10 essential tips… 20 mistakes… 30 production secrets and so on, such lists seem to be really popular these days. Although many of them are just full of crap. Especially forget about the longer checklists – even if you could find some good advices there, most tips are just nonsense, like “don’t mix bass with headphones”.
Anyway, to you aspiring producer, here’s a few things I think you should care about:
Limiting yourself can help drive creativity. Don’t use all of your instrumental arsenal at once, don’t try to cover all music styles in one track.
Listen to different styles of music and try to identify what you like and what you dislike.
Analyze your favorite artists’ work in great detail. Theorize with both feet on the ground.
Go ahead and copy other artists, but don’t settle there – tweak and add your own style and flavor.
Cover, remix and remake your favorite tracks, it’s a good and fun way to learn about music.
Use reference tracks, compare your shit to others, but don’t get paralyzed when your track doesn’t bang as loud as them.
Learn about synthesis and learn how to sound design different kind of instruments, e.g. strings, plucks, percussion (make synthetic drums using waveforms, a noise generator, filters, envelopes and such).
Check your music productions on several systems; from high-end studio monitor speakers to iPhone earbuds.
Sleep on it. Let your track mature over night and return to it with fresh ears.
Go hardware, get tactile if you are growing tired of a software-based environment. To actually play an instrument or to turn a real knob is really something else.
Get inspiration from collaborations with other artists. Just reach out to people you admire – this is globalization, this is the time of teh internetz.
Try to keep passionate about creating music, but don’t be afraid to make some demands of yourself, just to push things forward.
Firstly everybody would tell you to have a minimalistic approach towards EQ-ing and to cut rather than to boost. They would say that subtractive EQ avoids adding unnecessary gain to the signal and such. But by doing so, you might need to increase the volume of the instrument you’re working on, because cuttings are essentially lowering the gain.
That was the first tip, and now there are a few frequency ranges that you should pay attention to.
Usually you’d like the kick drum to have both a thick bass thump from the low-end and a driving click from the mids. So to add some extra weight (that is low-end punch or bottom depth), boost at 50-150 Hz. Don’t overdo it as it can clutter up the low-end. And don’t boost the extremely low frequencies as this will mostly cause a muddy sound. If possible, use bell mode on the EQ to better isolate the frequencies.
To reduce boom, or tighten and clean up the low-end in general, set a high-pass filter around 50-60 Hz. (20 Hz and below only adds unnecessary energy to the total sound.)
If the kick drum needs more body, boost some in the 90-120 Hz range.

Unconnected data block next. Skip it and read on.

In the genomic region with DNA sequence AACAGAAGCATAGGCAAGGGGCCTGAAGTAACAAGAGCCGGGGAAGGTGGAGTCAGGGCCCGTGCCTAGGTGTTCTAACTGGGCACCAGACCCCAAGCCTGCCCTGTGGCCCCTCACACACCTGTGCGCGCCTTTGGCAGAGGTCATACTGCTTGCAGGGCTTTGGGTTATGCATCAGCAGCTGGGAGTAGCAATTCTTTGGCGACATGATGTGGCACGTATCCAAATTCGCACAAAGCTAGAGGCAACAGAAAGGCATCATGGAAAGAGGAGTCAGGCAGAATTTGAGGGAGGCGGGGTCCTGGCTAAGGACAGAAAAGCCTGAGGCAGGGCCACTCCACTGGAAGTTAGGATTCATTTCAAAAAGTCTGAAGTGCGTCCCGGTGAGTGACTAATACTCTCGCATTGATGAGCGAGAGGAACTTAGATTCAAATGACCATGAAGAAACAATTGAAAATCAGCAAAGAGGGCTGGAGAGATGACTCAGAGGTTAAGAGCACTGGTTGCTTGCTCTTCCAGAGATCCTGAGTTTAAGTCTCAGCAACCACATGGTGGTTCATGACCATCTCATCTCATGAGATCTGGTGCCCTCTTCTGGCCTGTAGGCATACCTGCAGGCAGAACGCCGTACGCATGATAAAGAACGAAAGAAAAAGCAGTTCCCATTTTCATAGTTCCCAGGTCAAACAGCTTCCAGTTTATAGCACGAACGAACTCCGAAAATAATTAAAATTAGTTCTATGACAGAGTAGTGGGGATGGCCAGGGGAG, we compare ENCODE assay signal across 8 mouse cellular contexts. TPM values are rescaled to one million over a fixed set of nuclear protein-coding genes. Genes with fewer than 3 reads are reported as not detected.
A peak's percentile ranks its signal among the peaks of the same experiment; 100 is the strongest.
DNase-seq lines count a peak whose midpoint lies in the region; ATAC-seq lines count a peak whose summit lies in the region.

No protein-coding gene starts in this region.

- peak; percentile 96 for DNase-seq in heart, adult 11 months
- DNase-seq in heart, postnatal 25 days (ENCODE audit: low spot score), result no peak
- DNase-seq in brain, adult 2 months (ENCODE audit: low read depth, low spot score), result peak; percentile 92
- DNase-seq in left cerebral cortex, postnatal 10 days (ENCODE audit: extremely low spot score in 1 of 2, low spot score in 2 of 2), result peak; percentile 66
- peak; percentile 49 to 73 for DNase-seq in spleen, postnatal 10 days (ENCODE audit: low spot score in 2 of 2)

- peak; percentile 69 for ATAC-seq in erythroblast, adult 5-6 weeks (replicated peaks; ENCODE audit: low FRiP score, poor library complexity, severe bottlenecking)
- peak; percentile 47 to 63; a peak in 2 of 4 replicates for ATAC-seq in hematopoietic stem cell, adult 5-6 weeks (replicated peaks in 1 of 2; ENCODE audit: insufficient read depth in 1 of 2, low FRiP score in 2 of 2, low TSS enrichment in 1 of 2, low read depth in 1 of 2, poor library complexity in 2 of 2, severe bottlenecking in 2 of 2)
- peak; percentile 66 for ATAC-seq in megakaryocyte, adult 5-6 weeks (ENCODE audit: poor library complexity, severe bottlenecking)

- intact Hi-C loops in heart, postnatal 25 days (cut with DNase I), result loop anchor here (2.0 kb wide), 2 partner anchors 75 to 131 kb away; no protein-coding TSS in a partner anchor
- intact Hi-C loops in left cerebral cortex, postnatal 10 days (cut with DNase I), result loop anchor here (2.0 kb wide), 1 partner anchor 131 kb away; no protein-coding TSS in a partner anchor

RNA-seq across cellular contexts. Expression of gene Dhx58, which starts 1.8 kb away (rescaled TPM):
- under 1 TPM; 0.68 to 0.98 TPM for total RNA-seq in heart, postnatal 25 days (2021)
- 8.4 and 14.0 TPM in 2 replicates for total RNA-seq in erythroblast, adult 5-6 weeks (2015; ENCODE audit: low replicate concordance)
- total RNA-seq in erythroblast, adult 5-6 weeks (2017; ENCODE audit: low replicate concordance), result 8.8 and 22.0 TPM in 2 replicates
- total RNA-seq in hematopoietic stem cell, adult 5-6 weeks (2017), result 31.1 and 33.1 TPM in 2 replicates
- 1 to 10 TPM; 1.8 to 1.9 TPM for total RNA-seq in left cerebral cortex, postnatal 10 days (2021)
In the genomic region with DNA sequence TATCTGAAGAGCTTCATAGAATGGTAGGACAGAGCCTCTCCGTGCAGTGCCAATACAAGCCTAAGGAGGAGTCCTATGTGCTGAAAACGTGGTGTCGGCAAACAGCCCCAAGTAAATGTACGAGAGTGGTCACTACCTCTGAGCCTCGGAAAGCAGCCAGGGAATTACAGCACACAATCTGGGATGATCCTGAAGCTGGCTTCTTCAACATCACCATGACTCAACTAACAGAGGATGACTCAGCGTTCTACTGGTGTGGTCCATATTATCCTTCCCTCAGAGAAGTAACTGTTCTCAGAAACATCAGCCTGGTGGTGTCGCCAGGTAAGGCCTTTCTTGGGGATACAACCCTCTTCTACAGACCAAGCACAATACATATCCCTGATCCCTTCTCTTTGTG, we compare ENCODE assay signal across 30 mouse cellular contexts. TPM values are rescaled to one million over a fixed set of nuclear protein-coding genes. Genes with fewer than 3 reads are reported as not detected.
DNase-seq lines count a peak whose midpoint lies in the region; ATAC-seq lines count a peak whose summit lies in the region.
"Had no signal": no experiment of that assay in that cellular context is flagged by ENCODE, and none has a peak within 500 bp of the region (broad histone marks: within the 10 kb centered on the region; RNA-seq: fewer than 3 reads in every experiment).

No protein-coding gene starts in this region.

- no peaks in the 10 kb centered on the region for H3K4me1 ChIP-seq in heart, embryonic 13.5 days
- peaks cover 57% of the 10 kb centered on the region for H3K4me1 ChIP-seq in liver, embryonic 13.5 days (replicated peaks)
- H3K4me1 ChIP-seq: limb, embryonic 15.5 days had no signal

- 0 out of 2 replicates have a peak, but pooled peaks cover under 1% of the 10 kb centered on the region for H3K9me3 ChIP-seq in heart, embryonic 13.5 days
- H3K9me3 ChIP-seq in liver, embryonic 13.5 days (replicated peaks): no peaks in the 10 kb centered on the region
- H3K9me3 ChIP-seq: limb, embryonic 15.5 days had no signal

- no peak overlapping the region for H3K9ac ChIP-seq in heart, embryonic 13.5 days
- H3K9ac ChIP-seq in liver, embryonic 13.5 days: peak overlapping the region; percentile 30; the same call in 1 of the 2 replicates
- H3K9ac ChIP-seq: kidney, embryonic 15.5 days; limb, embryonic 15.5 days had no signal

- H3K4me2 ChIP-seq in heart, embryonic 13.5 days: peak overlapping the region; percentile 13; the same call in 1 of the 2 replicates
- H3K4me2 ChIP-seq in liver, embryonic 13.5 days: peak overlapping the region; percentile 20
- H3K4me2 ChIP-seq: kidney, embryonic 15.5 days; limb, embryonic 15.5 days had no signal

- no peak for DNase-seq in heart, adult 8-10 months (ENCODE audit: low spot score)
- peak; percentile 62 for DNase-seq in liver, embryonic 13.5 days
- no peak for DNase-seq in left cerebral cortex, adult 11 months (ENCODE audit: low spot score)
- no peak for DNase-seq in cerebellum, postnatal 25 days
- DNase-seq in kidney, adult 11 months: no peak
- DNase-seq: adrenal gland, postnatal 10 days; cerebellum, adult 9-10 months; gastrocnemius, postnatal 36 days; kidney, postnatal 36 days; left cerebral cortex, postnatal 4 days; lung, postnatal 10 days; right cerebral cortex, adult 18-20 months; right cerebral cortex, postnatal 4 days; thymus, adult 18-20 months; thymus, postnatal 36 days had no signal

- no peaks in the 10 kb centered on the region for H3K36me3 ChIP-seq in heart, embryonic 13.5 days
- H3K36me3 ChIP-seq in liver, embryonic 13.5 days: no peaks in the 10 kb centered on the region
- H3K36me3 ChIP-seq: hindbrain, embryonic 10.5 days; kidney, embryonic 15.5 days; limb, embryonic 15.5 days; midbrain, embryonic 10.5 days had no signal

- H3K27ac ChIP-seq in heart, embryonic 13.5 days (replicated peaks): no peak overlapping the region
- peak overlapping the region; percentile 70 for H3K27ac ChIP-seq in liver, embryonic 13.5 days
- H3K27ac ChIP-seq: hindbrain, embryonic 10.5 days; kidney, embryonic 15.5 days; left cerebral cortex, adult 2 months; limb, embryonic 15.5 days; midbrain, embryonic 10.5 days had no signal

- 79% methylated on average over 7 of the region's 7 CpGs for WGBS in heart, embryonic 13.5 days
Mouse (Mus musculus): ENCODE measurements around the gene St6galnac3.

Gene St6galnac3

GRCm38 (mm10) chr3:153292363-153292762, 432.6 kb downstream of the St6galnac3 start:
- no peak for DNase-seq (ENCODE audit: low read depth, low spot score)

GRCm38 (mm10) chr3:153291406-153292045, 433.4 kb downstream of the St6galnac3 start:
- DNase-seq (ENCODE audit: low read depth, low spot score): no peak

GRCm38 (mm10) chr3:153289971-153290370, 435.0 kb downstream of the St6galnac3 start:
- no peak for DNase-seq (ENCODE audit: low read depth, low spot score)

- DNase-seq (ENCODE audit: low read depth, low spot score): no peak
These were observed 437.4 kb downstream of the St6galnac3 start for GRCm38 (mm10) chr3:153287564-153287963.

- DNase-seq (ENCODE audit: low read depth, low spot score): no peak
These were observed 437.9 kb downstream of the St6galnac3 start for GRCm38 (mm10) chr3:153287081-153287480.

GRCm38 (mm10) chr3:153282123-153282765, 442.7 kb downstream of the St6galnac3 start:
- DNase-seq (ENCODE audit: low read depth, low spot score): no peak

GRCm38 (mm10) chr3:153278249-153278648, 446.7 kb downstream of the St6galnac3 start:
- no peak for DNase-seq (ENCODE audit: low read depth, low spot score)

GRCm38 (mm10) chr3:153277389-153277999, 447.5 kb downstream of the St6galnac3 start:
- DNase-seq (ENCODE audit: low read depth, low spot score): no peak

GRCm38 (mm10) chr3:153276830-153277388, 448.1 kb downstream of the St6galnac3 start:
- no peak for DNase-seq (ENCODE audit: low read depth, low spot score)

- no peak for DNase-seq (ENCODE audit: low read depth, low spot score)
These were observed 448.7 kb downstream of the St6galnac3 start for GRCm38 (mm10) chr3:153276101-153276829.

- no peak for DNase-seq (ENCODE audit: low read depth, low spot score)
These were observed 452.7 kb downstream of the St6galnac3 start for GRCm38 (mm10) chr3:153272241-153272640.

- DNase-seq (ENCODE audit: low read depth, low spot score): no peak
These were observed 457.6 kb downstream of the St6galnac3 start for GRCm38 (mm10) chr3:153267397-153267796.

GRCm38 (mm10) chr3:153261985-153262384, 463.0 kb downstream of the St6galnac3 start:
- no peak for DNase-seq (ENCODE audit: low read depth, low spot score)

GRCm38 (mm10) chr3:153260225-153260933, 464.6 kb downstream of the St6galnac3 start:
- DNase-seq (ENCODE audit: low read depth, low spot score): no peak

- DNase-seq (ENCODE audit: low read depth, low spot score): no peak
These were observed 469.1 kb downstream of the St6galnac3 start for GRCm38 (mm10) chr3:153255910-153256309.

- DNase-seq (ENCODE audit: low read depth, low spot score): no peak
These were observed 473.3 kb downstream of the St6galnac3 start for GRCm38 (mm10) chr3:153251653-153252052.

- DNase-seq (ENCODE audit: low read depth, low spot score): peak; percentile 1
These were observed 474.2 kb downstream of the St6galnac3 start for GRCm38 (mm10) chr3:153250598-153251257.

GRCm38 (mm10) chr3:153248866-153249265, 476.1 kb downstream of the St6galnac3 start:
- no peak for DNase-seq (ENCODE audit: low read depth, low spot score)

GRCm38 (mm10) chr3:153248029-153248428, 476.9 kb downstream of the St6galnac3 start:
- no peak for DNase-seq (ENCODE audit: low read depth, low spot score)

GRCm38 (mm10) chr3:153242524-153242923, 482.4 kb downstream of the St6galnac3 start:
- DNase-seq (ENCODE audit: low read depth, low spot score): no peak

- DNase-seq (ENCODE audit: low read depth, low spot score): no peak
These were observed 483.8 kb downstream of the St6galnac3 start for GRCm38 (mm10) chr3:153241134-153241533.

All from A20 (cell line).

Apply cut somewhere in the 150-600 Hz range to treat muddiness, while boxiness is most prominent near 400 Hz. Also apply a notch filter at 250 Hz, that can add thump or slap attack to the kick drum.
Push between 2-4 kHz to add attack, and also boost a bit between 4-7 kHz to make the kick drum snappy.
Remove extreme high (for a kick drum you shouldn’t need anything over 10 kHz) and low frequencies (at least kill everything below 20 Hz) with a high- and a low-pass filter.
You can, more or less, use the the same tips as for the kick drum above with a few changes and additions.
Cut at 80 Hz to remove rumble.
If the snare sounds thin, boost at 125-150Hz for a little weight and a full snare sound. And to give the snare some punch, boost around 250 Hz.
The body of the snare should be around 500 Hz, adding there will give a rounder sound.
Boost around 2 kHz for some crispy edge and add at 2.5 kHz for extra snap and attack. Also add clarity and even more punch by boosting around the 3 kHz area.
You might want to give the snare some air and presence by raising somewhere between 6-15 kHz, like at 10 kHz.
Hand claps and rim shots can mostly be treated as snares.
For the floor tom that needs low-end fulness, add some at 80-100 Hz, and for the smaller rack tom lift somewhere closer to 250 Hz.
Increase thump and add attack around 250 Hz.
Cut the mids around 400 Hz to reduce boxiness.
Add attack by boosting between 4-7 kHz (depending on the size of the tom).
Hihats and Cymbals
When you’re done mixing the volume level of the hihats, you usually don’t really have to boost or cut anything. Still, the clank or gong sound is around 200 Hz, but if you want definition, then roll off everything below 500-600 Hz using a high-pass filter. By doing so, you clear out low-end information that is nonessential for the hihat.
If the hihat is sounding thin, boost around 400-800 Hz.
Cut at 1 kHz to remove jangling, and treat clangy sounds by cutting between 1-4 kHz.
A small boost with a wide Q at the 3 kHz range will add presents to the hihat.
Add brightness and get sizzle by lifting at 10 kHz. And if the sound is too harsh, then make a high-shelf cut around 16 kHz.
That’s it. Next time I’ll guide you through the creation of synthesized drums.
Note: processing sampled sounds can turn hihats pretty harsh, therefore use a de-esser to affect the problem frequencies without messing with the overall volume or clarity.
Apparently using gold plate in hi-end audio equipment sounds better because:
Gold is highly resistant to corrosion or oxidation, so prevents poor connections from those sources.It is also fairly soft, so the mating surfaces deform slightly, increasing contact area to reduce resistance. The gold plating is very thin, so the added resistance from the gold is easily overcome by its other properties.
When I saw this gold plate fuse I just had to use it. It looks like it’s fairly simple but I did have to pop the fuse so the pins went right through. It’s available in my Etsy shop.